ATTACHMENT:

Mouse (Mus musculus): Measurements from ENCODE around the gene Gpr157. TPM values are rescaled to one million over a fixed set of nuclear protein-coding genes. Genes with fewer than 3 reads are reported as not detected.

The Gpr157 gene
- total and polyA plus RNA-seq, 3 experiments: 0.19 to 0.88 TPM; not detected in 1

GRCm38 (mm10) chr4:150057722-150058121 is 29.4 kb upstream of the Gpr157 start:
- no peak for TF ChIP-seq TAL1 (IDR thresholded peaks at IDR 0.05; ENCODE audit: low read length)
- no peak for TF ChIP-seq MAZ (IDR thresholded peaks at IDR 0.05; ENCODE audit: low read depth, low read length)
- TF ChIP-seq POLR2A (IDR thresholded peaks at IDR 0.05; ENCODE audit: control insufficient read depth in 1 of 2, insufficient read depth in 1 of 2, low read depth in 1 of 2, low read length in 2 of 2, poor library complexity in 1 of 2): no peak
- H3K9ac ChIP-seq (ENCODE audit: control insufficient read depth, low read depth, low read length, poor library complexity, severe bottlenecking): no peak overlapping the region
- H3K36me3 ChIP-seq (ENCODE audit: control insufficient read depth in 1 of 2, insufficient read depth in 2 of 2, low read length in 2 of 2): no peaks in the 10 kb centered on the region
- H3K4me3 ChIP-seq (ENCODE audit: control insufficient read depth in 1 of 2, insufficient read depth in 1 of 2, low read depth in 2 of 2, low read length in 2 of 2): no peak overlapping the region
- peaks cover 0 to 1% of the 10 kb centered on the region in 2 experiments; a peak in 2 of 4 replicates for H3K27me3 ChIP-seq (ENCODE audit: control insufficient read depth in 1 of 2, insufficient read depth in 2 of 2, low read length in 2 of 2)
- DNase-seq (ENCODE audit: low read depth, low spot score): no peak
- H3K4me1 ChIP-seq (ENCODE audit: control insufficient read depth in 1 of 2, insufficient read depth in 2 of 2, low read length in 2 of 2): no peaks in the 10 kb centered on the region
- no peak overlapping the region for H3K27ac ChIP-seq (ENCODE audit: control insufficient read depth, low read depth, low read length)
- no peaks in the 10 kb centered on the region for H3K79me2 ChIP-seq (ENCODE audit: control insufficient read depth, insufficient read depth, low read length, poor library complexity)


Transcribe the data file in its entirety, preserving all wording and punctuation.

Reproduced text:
Mouse (Mus musculus): Measurements from ENCODE around the gene Gpr157. TPM values are rescaled to one million over a fixed set of nuclear protein-coding genes. Genes with fewer than 3 reads are reported as not detected.

The Gpr157 gene
- total and polyA plus RNA-seq, 3 experiments: 0.19 to 0.88 TPM; not detected in 1

GRCm38 (mm10) chr4:150057722-150058121 is 29.4 kb upstream of the Gpr157 start:
- no peak for TF ChIP-seq TAL1 (IDR thresholded peaks at IDR 0.05; ENCODE audit: low read length)
- no peak for TF ChIP-seq MAZ (IDR thresholded peaks at IDR 0.05; ENCODE audit: low read depth, low read length)
- TF ChIP-seq POLR2A (IDR thresholded peaks at IDR 0.05; ENCODE audit: control insufficient read depth in 1 of 2, insufficient read depth in 1 of 2, low read depth in 1 of 2, low read length in 2 of 2, poor library complexity in 1 of 2): no peak
- H3K9ac ChIP-seq (ENCODE audit: control insufficient read depth, low read depth, low read length, poor library complexity, severe bottlenecking): no peak overlapping the region
- H3K36me3 ChIP-seq (ENCODE audit: control insufficient read depth in 1 of 2, insufficient read depth in 2 of 2, low read length in 2 of 2): no peaks in the 10 kb centered on the region
- H3K4me3 ChIP-seq (ENCODE audit: control insufficient read depth in 1 of 2, insufficient read depth in 1 of 2, low read depth in 2 of 2, low read length in 2 of 2): no peak overlapping the region
- peaks cover 0 to 1% of the 10 kb centered on the region in 2 experiments; a peak in 2 of 4 replicates for H3K27me3 ChIP-seq (ENCODE audit: control insufficient read depth in 1 of 2, insufficient read depth in 2 of 2, low read length in 2 of 2)
- DNase-seq (ENCODE audit: low read depth, low spot score): no peak
- H3K4me1 ChIP-seq (ENCODE audit: control insufficient read depth in 1 of 2, insufficient read depth in 2 of 2, low read length in 2 of 2): no peaks in the 10 kb centered on the region
- no peak overlapping the region for H3K27ac ChIP-seq (ENCODE audit: control insufficient read depth, low read depth, low read length)
- no peaks in the 10 kb centered on the region for H3K79me2 ChIP-seq (ENCODE audit: control insufficient read depth, insufficient read depth, low read length, poor library complexity)